Big investment in Africa and mobile money – Top tech trends

Global publications have exploded with reports of the most exciting new developments that can be expected in the coming year.

From AI and machine learning to edge computing and blockchain, co-founder and director of Quicket, James Hedley, takes a look at the four most exciting tech trends to watch out for in Africa in 2020 – detailed below.

Exponential investment in Africa

Nigerian-based payment ventures have received millions of US dollars in investments, making it the “unofficial African capital for fintech investment and digital finance startups”, according to TechCrunch.

It was also reported that the continent’s fintech investment quadrupled to $357 million in 2018, with sub-Saharan Africa being the area with the most expected growth.

So, what does this mean for South Africa?

“We can expect even more investment after being listed as one of the top three African countries with the highest amount of investment next to Kenya and Nigeria.”

The Southern African Venture Capital Association also announced that venture capital funding grew 31% to over R1.5 billion in 2018, up from R1.1 billion in 2017.

Leading the charge with sizeable investments this year included on-demand cleaning service SweepSouth and business funding company Lulalend.

The continued rise of mobile money

Since 2011, the value of mobile transactions has grown over 890%, with sub-Saharan Africa the world’s largest region responsible for moving money on mobile phones – a total of 45.6% of the activity in the world.

The industry has grown exponentially and there are no signs of the market decreasing.

Mobile money has proven an effective tool for feature phone users who have not yet migrated to a smartphone, and USSD has become one of the technologies that have enhanced the transaction experience for millions.

Rise of the mobile money ecosystem

Hundred of millions of upwardly mobile consumers linked to a cost-effective mobile payment system will create vast opportunities for all sorts of business models.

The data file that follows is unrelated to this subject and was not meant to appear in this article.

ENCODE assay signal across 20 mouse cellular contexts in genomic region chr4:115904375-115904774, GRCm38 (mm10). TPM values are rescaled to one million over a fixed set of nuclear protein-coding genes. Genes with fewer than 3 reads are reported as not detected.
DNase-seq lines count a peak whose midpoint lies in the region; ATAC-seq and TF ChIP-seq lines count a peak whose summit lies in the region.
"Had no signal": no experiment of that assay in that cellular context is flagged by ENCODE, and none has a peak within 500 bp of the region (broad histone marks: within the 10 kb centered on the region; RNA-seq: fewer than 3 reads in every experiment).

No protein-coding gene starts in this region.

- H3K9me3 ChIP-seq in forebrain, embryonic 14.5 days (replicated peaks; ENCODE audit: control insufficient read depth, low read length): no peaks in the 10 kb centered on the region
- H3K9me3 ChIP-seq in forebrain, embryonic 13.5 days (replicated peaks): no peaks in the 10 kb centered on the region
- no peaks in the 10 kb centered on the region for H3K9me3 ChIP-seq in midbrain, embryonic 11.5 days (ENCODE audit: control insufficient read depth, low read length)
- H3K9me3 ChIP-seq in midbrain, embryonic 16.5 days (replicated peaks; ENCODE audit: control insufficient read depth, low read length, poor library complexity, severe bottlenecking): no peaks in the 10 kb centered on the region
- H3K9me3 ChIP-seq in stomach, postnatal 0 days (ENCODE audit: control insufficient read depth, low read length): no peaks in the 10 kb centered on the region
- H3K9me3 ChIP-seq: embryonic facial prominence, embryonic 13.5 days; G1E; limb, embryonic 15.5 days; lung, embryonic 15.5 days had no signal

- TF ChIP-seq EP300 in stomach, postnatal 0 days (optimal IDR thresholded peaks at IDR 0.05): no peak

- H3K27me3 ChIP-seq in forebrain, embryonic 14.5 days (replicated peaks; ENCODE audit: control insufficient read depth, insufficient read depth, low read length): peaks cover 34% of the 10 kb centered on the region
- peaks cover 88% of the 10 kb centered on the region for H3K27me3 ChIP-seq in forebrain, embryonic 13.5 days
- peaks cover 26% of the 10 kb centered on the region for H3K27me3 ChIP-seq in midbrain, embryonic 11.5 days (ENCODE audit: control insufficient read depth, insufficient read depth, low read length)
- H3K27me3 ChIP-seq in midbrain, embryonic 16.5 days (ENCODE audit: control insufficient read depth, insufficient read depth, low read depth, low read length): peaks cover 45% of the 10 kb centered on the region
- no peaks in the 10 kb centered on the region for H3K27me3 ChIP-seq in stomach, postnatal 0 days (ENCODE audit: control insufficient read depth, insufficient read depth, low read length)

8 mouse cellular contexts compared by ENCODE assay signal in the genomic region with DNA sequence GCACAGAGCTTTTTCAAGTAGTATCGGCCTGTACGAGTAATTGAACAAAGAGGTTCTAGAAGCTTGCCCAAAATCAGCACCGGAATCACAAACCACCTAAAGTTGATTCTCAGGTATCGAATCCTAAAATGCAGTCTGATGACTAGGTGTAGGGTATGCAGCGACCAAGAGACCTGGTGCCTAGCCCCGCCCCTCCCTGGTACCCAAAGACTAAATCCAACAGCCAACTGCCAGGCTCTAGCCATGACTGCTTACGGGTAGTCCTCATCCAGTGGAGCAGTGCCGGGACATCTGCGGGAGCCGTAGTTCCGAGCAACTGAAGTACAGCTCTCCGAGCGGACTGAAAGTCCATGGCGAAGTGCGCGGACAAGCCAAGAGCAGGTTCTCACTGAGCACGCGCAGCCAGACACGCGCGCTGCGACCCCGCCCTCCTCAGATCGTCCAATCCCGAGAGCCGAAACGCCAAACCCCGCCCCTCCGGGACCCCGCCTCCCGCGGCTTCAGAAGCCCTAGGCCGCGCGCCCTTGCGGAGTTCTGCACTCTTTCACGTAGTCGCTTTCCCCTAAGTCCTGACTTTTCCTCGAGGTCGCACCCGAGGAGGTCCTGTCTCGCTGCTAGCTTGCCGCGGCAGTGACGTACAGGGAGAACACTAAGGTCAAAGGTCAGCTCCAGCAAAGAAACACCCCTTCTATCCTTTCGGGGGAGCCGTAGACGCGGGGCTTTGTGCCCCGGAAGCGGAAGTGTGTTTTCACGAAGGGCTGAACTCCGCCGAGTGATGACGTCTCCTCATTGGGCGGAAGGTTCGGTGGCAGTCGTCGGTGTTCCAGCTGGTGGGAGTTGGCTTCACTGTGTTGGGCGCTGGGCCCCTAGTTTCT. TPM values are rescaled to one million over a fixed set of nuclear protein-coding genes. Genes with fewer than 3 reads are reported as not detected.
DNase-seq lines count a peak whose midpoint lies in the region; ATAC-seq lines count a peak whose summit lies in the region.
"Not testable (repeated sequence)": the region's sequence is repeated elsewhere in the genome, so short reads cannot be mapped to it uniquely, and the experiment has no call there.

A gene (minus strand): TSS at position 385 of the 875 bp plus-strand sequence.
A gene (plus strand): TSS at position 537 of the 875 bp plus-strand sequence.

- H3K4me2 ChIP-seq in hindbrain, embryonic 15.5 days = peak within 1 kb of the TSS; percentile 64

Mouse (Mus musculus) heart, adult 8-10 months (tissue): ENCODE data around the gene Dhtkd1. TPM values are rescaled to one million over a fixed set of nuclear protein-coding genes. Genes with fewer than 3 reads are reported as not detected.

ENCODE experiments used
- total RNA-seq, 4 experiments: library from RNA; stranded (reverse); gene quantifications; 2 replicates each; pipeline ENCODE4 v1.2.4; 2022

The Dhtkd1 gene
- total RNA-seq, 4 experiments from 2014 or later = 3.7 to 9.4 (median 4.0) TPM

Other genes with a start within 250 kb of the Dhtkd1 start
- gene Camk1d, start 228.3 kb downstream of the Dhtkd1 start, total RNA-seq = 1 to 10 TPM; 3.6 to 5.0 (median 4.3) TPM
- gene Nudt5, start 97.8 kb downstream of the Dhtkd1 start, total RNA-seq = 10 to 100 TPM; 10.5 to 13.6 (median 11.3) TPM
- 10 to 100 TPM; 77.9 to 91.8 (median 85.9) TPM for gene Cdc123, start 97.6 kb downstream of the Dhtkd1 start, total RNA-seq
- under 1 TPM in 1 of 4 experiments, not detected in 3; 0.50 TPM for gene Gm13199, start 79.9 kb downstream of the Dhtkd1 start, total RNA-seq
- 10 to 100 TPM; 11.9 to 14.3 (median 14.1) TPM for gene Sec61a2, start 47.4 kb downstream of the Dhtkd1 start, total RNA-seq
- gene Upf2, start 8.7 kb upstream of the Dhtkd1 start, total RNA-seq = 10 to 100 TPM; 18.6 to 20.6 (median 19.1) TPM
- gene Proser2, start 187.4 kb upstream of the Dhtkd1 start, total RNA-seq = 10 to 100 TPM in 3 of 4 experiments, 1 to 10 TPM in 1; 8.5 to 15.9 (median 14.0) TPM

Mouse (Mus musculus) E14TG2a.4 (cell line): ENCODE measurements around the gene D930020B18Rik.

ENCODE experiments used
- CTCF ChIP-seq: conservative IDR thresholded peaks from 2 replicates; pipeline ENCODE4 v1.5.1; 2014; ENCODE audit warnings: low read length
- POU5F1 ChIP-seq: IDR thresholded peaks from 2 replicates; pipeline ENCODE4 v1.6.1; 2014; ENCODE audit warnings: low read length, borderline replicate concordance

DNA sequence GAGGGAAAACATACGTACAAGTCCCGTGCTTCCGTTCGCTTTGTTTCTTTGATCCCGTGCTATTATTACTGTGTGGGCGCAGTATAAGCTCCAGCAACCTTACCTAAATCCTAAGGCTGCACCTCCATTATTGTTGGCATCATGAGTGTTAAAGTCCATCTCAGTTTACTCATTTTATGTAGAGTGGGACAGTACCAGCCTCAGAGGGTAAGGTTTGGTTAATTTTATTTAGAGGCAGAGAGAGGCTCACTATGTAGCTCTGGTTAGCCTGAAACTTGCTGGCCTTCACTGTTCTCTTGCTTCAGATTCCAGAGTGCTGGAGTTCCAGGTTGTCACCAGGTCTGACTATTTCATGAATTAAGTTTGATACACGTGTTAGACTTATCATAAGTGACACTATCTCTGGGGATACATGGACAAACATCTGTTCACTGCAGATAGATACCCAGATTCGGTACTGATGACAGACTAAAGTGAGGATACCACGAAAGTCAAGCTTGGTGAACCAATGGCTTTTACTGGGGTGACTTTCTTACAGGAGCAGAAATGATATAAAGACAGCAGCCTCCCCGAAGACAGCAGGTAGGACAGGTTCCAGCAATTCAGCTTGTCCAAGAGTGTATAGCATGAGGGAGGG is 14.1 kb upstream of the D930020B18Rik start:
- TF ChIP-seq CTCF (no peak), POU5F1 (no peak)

One only has to look to China to get a feel for the vast range of possibilities this could enable, like the incredible success WeChat has seen with their payment options.

In a recent report, they stated that over 84% of adults using their payment options now felt comfortable not carrying cash.

Reducing data costs

Recently, Vodacom and MTN were ordered by the Competition Commission to slash their data prices, despite introducing price reductions.

The network providers had two months to significantly reduce their data prices, making space for a wider audience to have access to the Internet.

Although MTN has stated they will oppose the ruling, “what we can still look forward to is a more inclusive audience who engage with online content, shopping, etc”.

Corporates, small businesses and even retailers may look for more ways to engage with their audiences in order to reel in new consumers through online engagement.

Messaging 2.0

We have seen great strides in messaging apps over the last year, with many businesses using apps like Messenger and WhatsApp as forms of customer service channels.

“As a society, we have grown to demand immediacy from the brands that we choose to interact with, and we can expect much more from brands next year,” sais Hedley.

With updates in chatbots, interactions will be even more nuanced – with bots who are being programmed to deliver feedback more effectively.


Now read: How Huawei will adapt to survive trade onslaught in 2020

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Big investment in Africa and mobile money – Top tech trends